But there's a gap between what we know and what we do.  For the most part,   entrepreneurs are left out of the policy debate.  Our national discussions tend to fall along the same political fault lines of the past.  Meanwhile, entrepreneurship remains far below what's needed.

The Three Megatrends

To make this case, I'd like to highlight some interesting new data.  At the Kauffman Foundation, we have identified three megatrends that are reshaping entrepreneurship.  We call these trends the New Demographics of Entrepreneurship, the New Map of Entrepreneurship, and the New Nature of Entrepreneurship.  These trends present both challenges and opportunities to solving the long-term decline of entrepreneurship.

First, the New Demographics.

The U.S. population is increasingly becoming more racially diverse.  Yet, the American entrepreneurial population does not reflect these changes.  Today, 80.2 percent of American entrepreneurs are white and 64.5 percent are male. 3 That's a big gap for racial minorities and women.  And it costs the country.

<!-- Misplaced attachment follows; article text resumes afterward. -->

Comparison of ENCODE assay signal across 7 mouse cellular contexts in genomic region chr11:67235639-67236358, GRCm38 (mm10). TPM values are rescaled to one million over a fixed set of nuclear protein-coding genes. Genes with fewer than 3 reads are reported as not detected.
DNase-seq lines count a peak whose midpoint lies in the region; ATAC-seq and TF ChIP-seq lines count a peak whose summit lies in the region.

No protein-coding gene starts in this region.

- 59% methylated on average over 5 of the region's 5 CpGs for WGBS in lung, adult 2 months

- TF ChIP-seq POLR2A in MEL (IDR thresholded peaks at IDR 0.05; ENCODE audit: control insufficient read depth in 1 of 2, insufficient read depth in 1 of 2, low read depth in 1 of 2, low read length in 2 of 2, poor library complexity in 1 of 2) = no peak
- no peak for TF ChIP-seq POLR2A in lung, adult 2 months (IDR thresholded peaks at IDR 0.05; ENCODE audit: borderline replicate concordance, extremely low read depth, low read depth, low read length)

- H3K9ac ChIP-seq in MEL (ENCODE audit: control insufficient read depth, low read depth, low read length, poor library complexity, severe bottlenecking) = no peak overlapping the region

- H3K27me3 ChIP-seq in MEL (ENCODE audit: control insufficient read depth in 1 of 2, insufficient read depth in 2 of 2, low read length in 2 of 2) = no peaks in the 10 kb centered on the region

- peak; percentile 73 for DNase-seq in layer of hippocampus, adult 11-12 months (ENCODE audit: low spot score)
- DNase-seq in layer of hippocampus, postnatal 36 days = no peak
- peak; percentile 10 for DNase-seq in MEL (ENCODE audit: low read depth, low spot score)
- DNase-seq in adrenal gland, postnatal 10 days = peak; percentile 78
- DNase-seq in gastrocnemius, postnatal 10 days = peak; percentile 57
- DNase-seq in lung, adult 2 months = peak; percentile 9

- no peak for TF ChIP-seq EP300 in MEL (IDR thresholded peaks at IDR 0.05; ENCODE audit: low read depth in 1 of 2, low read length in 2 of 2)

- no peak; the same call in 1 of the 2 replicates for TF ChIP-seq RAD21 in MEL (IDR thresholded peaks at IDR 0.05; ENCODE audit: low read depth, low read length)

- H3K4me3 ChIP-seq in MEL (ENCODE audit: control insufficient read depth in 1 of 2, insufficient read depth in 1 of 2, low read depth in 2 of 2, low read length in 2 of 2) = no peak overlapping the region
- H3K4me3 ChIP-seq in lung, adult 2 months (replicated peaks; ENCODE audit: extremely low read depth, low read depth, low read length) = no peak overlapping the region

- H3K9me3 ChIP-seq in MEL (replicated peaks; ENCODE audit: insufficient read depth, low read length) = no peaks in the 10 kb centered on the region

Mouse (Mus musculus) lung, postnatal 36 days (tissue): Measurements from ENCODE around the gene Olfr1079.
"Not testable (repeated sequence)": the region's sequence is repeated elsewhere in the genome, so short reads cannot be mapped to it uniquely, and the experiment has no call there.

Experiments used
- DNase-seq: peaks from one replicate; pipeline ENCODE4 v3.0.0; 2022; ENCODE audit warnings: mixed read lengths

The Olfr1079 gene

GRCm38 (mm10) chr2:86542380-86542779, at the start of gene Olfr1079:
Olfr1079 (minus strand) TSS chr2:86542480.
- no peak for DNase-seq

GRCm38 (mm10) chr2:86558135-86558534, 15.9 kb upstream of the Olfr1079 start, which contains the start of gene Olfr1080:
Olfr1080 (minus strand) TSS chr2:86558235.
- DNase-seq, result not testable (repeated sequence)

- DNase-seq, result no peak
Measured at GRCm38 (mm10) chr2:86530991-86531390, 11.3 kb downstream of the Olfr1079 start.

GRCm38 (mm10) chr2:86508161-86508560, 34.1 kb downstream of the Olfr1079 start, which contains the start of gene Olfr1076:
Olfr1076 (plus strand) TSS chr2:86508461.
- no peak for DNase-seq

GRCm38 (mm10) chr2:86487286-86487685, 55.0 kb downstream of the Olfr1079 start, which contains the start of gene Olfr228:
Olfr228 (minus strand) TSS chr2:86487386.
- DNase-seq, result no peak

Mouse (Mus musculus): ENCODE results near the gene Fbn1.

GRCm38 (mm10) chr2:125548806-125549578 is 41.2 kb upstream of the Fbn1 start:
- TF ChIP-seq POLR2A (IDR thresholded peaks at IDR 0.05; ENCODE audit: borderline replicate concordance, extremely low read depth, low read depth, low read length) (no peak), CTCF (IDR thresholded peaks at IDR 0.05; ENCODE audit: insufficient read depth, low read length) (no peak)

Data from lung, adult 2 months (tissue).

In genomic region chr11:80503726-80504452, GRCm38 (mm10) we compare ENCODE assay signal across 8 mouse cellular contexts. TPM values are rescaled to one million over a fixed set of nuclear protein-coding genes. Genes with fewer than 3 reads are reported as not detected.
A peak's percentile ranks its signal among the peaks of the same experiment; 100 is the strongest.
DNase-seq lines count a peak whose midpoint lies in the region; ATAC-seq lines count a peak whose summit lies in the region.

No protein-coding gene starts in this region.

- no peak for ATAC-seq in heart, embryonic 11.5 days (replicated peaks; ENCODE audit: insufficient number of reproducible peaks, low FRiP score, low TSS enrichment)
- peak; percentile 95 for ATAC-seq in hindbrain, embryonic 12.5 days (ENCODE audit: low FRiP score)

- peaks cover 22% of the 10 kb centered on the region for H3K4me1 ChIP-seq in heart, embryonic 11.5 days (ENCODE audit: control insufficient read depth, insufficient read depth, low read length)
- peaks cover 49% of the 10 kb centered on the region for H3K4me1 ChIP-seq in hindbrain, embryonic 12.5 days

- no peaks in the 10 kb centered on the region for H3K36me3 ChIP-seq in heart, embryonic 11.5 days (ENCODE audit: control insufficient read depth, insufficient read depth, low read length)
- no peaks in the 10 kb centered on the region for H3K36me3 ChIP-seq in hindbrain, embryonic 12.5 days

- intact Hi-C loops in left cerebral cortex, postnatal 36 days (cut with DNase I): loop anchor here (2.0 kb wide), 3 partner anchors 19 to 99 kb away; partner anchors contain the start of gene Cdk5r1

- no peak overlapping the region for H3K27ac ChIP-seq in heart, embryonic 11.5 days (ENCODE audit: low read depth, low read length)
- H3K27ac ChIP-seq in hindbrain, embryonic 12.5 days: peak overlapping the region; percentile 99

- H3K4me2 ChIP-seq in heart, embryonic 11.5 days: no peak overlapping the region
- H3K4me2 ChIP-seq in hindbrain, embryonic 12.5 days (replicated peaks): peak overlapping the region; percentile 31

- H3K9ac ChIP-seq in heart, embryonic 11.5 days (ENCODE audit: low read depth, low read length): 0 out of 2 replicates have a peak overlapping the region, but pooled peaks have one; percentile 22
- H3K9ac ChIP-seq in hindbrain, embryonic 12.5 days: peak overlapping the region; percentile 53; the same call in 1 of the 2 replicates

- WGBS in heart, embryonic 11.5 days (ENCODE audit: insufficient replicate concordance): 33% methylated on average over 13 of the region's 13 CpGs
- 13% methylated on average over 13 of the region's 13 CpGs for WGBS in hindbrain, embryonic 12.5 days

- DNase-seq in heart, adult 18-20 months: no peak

If minorities started businesses at the same rate as non-minorities, the United States would have more than one million additional employer businesses and as many as 9.5 million more jobs.4  The persistent gender business gap has cost our country an additional 1.7 million businesses. 5

The second megatrend is the New Map of Entrepreneurship.

The New Map is characterized by two things.  First, entrepreneurship is increasingly an urban phenomenon.  And second, entrepreneurial activity is growing outside the largest metropolitan areas traditionally associated with entrepreneurship—like Silicon Valley. 6

Over time, America has become a more urban nation.  Fewer people live in rural areas today than they did in the past.  But for those Americans living outside our nation's largest cities, we need to ensure there is economic opportunity where they live.  Entrepreneurship is part of the answer.

The final megatrend is the New Nature of Entrepreneurship.

Technology is changing everything, including entrepreneurship.  In the past, as companies scaled their revenue, jobs could scale in almost the same fashion.  That is no longer true and will be even less true in the future.

Take for example two businesses that were leading innovators in their day: Kodak and Facebook.  In 1962, Kodak's sales first surpassed $1 billion dollars. At the time, Kodak employed 75,000 workers.  When Facebook reached $1 billion in revenue in 2013, it employed about 6,300 workers. 7

This is not exclusive to Facebook.  This is only one example of what we know from research covering millions of companies and almost twenty years of data: the most innovative, high-productivity companies are not creating as many jobs as they did in the past.8